Glens Falls Hospital utilizes cutting-edge technology to provide surgical care for a broad spectrum of benign and malignant diseases involving the lungs, mediastinum, chest wall and esophagus.
Our services and treatments cover:
Our services range from initial diagnosis and staging with thoracoscopy, navigational bronchoscopy, endoscopic ultrasound-guided biopsies and mediastinoscopy, to curative lung resections, to palliative procedures such as drainage and pleurodesis of malignant pleural effusions.
As is the case with most malignancies treated today, a multidisciplinary approach to lung cancer is required. We work closely with the medical and radiation oncologists at the C.R. Wood Cancer Center at Glens Falls Hospital and in the community.
Most lung resections are performed with a video-assisted approach. This results in less post-operative pain, a reduced hospital stay, and a faster recovery.
Minimally invasive, video-assisted thoracic surgery is also ideally suited to the diagnosis and treatment of pleural diseases, both benign and malignant.
Malignant Pleural Effusion
Advanced lung and breast cancers frequently spread to the pleural surface, causing accumulation of large pleural effusions which result in shortness of breath. These effusions can be drained, a pleural biopsy obtained and pleurodesis accomplished thoracoscopically. For those patients with a limited life expectancy, or when the lung will not expand to allow pleurodesis, a pleural catheter can be placed with local anesthetic, easing their shortness of breath and allowing outpatient management.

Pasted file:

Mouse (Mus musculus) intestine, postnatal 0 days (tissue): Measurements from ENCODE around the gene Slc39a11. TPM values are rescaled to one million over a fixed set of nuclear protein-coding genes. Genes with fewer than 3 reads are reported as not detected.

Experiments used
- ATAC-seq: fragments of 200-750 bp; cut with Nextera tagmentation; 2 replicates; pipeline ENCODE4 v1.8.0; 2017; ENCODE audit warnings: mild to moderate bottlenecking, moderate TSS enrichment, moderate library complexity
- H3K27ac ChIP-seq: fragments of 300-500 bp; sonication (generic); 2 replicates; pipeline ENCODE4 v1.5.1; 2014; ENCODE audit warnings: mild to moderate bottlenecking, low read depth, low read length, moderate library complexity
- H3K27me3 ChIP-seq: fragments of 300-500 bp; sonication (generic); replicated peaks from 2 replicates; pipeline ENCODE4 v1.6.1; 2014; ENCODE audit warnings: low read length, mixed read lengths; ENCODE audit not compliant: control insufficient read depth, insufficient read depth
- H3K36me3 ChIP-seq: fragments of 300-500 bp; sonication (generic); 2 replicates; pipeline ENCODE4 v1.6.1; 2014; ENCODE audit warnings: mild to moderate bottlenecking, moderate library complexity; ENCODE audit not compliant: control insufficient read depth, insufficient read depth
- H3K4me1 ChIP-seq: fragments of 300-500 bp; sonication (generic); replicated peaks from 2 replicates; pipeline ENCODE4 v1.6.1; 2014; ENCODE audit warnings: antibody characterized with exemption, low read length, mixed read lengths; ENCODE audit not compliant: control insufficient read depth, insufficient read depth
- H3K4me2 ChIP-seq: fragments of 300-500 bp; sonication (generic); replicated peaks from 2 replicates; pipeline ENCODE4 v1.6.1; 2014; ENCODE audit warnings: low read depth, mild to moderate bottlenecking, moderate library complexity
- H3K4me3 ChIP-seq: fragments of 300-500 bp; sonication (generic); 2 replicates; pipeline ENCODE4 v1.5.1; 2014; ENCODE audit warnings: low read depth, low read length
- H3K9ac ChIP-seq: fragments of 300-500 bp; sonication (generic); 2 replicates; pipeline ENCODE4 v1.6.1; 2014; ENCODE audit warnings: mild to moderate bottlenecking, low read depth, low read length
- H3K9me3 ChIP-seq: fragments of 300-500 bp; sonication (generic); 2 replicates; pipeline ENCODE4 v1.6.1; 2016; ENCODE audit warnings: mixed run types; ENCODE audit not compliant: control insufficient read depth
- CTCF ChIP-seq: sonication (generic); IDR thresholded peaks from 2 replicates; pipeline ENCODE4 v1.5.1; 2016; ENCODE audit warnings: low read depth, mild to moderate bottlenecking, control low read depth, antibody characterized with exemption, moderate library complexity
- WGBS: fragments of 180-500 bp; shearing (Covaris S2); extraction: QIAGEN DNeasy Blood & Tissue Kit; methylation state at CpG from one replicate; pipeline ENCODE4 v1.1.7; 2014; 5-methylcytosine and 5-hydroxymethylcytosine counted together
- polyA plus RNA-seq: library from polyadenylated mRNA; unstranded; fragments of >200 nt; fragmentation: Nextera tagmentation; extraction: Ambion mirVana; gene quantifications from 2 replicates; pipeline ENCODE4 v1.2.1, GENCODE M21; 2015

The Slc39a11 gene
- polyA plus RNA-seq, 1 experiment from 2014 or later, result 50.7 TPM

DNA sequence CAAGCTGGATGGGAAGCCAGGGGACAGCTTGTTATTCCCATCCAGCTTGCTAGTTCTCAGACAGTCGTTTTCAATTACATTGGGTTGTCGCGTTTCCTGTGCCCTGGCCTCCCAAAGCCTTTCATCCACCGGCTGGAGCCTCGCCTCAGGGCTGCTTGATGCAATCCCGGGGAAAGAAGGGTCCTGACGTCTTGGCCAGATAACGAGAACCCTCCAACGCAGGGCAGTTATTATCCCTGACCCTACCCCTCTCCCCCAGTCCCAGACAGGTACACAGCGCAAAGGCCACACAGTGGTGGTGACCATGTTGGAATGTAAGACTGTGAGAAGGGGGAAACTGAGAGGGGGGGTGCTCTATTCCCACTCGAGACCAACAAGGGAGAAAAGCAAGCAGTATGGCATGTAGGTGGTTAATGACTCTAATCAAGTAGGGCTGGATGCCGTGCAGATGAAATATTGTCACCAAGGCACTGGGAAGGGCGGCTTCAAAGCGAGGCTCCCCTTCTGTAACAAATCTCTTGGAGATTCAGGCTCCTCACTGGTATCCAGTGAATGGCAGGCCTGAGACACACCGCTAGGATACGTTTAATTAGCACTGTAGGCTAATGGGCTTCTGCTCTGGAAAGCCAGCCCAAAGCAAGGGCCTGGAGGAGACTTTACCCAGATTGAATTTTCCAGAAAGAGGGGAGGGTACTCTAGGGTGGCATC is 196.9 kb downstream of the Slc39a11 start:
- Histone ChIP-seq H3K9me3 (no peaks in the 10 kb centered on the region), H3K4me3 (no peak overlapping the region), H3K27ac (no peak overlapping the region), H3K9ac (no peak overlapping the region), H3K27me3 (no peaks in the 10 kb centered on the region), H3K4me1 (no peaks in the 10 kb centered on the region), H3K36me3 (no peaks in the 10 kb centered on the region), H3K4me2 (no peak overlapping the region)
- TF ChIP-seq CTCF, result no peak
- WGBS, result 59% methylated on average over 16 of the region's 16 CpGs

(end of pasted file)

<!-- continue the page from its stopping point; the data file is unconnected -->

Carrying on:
Empyema / Parapneumonic Pleural Effusions
Community-acquired pneumonias occasionally cause an inflammatory pleural reaction, with the accumulation of a parapneumonic pleural effusion. With early, effective antibiotic treatment, these fluid collections are usually not infected. However, being inflammatory in nature, they rapidly become loculated, limiting the effectiveness of simple chest tube drainage. These fluid collections can often be drained and debrided thoracoscopically, preventing lung entrapment and long-term restrictive lung disease.
Uncomplicated spontaneous pneumothoraces can almost always be managed with simple chest tube or pleural catheter drainage. This common condition is frequently recurrent and the likelihood of repeated episodes increases with each recurrence. The cause of recurrent spontaneous pneumothoraces is almost always a rupture of the pleural blebs at the lung apex. Recurrent episodes can usually be treated by thoracosopic staple resection of these blebs with a post-operative recurrence rate of less than 5%.
Mediastinal lymphadenopathy is extremely common and can present a broad differential diagnosis ranging from benign disease such as sarcoidosis to malignant diseases such as locally advanced lung cancer or lymphoma. Most mediastinal lymph node biopsies can be performed with endobronchial ultrasound guided needle biopsies.This is a minimally invasive day surgery procedure.